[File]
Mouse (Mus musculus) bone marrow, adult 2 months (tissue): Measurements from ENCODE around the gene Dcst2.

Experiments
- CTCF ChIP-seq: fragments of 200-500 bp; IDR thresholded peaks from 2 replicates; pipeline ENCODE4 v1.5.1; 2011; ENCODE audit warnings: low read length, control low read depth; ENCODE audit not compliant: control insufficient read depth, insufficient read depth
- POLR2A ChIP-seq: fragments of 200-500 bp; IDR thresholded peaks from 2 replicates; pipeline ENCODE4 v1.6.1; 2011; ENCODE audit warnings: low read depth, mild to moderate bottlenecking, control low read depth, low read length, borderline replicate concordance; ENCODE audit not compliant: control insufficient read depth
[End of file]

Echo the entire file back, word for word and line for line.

Mouse (Mus musculus) bone marrow, adult 2 months (tissue): Measurements from ENCODE around the gene Dcst2.

Experiments
- CTCF ChIP-seq: fragments of 200-500 bp; IDR thresholded peaks from 2 replicates; pipeline ENCODE4 v1.5.1; 2011; ENCODE audit warnings: low read length, control low read depth; ENCODE audit not compliant: control insufficient read depth, insufficient read depth
- POLR2A ChIP-seq: fragments of 200-500 bp; IDR thresholded peaks from 2 replicates; pipeline ENCODE4 v1.6.1; 2011; ENCODE audit warnings: low read depth, mild to moderate bottlenecking, control low read depth, low read length, borderline replicate concordance; ENCODE audit not compliant: control insufficient read depth